The Past is the Future Now

I've always liked Russian literature. Maybe it's because people in college used to say I look Russian. Maybe it's because I took a semester of Russian in night school when I was a senior in high school. Maybe it's just because of that whole thing where, being born into the excesses of the 80's, I'm intrigued by the rigid order of Communism (Hipsters have embraced this irony).

I noticed it first when I read a few short stories by Chekhov, then picked up a copy of "First Love" by Turgenev. It was reading that novella that I put it together. First of all, in old Russian lit, everyone is a Prince, Princess, Duke, etc. This echoes in modern times, where everywhere you look there's a new celebrity with their parabolic fame. Just think of the former Real World stars now doing everything from bar events to hosting Girls Gone Wild videos to appearing in reunion shows. In Russian literature, it always seems like someone famous is passing through town to a great hubub. When Jessica Alba came to town to film a movie, it seemed as though everyone had gotten a glimpse of her, or had been near her at some point during the day.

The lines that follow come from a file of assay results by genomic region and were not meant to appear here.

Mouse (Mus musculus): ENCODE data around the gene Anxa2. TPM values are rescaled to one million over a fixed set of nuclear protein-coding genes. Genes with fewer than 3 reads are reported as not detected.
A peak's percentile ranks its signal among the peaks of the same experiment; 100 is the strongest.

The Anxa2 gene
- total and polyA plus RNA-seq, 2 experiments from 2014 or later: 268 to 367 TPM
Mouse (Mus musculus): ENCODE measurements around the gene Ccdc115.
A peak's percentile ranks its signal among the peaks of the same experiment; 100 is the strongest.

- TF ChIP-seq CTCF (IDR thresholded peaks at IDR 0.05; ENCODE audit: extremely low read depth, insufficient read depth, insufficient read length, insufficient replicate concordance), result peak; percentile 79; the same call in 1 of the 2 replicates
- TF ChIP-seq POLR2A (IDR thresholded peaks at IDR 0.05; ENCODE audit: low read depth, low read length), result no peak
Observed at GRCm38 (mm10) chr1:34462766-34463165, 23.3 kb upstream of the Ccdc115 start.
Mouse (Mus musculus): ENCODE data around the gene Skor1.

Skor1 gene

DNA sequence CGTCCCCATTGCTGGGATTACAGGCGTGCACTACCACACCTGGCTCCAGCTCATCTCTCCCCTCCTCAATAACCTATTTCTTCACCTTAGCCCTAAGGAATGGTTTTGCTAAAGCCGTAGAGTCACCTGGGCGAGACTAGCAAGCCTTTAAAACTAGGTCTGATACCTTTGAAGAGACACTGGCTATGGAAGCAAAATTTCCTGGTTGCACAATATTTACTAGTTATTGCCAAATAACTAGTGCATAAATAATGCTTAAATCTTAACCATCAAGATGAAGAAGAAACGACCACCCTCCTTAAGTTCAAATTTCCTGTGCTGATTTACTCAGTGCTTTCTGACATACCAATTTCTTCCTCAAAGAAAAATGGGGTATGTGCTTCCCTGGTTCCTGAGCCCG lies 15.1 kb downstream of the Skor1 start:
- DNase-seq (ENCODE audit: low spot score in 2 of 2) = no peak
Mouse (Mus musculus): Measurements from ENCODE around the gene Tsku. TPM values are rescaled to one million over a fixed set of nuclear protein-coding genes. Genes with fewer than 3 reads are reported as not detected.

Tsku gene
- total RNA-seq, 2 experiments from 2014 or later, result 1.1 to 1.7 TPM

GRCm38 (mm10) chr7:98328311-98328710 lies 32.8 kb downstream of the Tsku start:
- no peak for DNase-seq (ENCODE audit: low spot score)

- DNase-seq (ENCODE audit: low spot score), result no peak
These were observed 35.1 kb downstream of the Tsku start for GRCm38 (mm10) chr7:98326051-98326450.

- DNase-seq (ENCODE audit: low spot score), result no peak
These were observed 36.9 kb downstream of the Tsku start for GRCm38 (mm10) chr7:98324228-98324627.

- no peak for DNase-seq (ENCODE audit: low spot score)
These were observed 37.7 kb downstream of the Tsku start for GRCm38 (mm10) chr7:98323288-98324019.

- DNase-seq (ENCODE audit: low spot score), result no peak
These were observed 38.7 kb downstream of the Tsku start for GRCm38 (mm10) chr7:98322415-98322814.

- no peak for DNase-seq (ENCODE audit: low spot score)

There's something else, though. Both the Russian Revolution's coming and its aftermath show a country in a time of disarray. The USA right now is dealing with war, terrorism, global warming, energy crises, education problems, religious problems, and on and on.

I recently started reading The Brothers Karamazov- a book about the relationship of morality and religion, first and foremost. And it just shows how the debate of the effect of religion on human interaction will take place as long as man can speak. Just look at this:

Thanks for making me want to read the book, Bill O'Reilly!

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